‘Well, I better start making my rounds now. It’s great to have heard from you. I’m sorry I could not be of greater help. Write again soon, my little rabbit.
‘Love, your mouse Tosh.’
Shura let the letter drop onto the table.
She did not know what she had expected but not this. Nor had she expected her own reaction to it - or lack of reaction.
So, Xavier is now head of the New Forces. I wish I could send him my condolences.
Not even reading herself mentioned as one of the possible murderers upset her.
The second thing that she noticed, after Mulcahy’s promotion, was the fact that Dr Faruz seemed to be avoiding mentioning any names. Picking up the message, she glanced over it again. With the exception of Mulcahy’s, Faruz’ own name and Rhona’s, the letter did not contain a single one. Was Faruz afraid that the mail was checked for any occurrence of words like ‘Skywalker’ or ‘Talassa’?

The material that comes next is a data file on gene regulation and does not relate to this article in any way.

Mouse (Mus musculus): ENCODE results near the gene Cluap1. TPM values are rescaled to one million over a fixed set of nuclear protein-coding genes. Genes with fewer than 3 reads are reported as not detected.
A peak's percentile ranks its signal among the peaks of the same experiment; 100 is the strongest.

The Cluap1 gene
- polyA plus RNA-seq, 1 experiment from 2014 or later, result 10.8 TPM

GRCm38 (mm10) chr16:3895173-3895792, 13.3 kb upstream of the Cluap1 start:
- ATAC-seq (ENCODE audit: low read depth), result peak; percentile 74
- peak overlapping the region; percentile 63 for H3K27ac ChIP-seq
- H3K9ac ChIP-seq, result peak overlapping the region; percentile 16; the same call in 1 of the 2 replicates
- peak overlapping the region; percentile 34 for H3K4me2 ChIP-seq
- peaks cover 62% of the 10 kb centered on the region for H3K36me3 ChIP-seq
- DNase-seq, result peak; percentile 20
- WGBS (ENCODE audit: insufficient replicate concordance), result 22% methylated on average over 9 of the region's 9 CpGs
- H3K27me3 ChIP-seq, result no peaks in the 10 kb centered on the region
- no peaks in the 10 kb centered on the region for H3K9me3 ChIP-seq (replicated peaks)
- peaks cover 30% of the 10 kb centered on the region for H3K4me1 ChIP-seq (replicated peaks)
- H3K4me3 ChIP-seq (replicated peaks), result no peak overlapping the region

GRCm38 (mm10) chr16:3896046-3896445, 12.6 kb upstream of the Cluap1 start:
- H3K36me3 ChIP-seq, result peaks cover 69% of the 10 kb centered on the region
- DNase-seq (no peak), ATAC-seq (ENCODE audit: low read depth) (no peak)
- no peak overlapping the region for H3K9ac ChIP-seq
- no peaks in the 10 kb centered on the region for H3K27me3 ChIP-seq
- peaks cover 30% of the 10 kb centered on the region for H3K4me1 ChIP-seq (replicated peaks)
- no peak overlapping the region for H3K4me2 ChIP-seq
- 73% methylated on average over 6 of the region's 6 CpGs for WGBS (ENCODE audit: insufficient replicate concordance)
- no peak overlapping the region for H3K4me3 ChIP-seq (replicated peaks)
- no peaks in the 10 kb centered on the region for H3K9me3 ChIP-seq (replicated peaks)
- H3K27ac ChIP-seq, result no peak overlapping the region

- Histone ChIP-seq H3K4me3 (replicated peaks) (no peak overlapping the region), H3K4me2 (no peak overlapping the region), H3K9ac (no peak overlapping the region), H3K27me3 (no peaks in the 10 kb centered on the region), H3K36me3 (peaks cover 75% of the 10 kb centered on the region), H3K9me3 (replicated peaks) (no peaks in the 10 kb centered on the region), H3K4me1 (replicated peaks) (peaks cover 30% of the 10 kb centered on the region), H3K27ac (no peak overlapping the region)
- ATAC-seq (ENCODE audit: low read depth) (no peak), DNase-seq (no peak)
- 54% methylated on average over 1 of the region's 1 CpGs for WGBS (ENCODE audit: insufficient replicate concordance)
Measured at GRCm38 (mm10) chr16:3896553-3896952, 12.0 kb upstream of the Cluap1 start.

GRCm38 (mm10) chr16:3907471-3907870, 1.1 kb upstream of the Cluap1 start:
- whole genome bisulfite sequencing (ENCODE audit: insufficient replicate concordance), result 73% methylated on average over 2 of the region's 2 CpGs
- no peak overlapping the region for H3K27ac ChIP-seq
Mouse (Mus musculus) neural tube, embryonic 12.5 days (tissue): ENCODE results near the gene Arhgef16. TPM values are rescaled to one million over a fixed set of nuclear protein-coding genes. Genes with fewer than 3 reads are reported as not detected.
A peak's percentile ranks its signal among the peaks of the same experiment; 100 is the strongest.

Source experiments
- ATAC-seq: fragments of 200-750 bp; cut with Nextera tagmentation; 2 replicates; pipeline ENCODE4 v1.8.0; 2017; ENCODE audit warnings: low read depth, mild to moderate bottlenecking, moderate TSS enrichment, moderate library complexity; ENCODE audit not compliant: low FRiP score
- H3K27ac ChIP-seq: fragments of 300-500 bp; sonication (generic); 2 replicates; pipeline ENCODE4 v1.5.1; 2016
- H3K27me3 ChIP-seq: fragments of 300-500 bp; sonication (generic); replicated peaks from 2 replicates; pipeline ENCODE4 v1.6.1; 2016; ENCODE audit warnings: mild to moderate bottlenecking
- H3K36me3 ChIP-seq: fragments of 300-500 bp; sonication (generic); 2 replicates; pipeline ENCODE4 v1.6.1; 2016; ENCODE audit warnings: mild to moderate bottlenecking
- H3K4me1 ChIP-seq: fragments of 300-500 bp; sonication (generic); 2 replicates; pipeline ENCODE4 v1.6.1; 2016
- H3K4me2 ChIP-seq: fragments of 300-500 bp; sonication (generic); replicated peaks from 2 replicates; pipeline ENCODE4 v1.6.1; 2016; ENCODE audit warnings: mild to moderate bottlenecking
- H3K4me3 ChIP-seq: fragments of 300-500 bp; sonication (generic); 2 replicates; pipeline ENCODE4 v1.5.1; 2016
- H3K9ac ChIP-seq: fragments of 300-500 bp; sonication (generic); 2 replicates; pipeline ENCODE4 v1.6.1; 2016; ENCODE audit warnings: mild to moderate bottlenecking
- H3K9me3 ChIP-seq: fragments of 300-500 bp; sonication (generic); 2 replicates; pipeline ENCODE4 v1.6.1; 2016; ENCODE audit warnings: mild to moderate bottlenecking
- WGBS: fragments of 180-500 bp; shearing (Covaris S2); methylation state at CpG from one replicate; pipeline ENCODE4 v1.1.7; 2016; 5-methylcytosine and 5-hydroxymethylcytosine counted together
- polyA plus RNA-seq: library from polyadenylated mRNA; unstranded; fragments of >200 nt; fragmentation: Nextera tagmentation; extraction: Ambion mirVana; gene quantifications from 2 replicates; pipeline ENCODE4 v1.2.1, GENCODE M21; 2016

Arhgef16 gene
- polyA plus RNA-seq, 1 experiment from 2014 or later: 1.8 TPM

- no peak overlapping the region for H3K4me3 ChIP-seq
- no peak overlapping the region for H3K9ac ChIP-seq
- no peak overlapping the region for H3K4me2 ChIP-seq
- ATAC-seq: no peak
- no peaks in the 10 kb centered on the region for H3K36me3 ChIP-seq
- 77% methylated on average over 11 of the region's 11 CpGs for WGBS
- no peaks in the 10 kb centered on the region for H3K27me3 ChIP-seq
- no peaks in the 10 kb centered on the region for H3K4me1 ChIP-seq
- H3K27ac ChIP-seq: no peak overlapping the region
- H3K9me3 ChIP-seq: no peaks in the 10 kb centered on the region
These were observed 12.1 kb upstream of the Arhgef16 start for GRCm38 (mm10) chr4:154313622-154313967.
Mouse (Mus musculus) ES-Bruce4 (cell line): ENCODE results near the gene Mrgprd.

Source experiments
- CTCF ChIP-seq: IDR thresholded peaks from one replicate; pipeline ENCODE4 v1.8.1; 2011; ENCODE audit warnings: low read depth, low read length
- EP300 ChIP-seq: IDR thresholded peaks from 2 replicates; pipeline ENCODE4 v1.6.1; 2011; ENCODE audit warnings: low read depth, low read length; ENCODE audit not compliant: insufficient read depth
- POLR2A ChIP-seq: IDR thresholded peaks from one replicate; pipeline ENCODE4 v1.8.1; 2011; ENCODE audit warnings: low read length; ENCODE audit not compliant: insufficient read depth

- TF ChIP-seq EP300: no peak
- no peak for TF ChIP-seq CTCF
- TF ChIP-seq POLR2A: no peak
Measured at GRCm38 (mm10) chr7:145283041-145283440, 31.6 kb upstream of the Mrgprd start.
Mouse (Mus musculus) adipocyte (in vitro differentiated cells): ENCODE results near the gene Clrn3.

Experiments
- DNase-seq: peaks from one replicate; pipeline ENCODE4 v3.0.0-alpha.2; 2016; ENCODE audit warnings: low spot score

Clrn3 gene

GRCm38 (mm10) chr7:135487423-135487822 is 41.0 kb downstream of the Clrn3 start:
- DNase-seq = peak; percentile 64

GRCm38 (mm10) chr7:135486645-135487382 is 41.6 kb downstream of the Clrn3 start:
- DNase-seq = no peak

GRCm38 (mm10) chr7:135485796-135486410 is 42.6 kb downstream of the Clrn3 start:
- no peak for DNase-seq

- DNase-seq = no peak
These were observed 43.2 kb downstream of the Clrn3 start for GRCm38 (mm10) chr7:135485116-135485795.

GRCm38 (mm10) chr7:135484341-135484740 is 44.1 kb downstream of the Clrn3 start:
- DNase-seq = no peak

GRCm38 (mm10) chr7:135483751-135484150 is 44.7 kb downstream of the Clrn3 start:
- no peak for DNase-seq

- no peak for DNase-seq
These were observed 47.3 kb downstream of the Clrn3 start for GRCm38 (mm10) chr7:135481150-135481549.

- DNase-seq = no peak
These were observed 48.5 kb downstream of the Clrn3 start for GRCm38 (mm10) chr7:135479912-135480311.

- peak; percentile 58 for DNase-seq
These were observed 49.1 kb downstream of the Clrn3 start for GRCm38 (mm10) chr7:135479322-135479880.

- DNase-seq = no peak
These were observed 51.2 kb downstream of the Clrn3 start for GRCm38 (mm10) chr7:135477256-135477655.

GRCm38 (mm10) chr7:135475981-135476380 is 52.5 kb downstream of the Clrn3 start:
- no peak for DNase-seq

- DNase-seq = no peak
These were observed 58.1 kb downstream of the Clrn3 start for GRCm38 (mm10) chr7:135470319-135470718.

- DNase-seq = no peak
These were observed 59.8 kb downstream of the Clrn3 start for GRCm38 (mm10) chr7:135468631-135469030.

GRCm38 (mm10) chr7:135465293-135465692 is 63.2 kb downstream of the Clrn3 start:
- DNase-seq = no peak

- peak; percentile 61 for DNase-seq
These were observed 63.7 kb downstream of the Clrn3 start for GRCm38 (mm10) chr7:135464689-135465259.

After an assassination attempt on one if their patients it was understandable that the doctors were feeling paranoid.
Oh gods! Somebody had tried to kill Anakin.
Suddenly Shura was glad she was sitting. Her pulse was racing and her hands shaking so badly, she dropped the letter again.
There were guards posted in front of his room. Nobody would put guards there if there wasn’t a real threat.
Guards to protect a dying man.
Shura had the impression that she was not getting enough air into her lungs.
How could anybody try to kill Anakin now when he was so badly injured he was going to die anyway?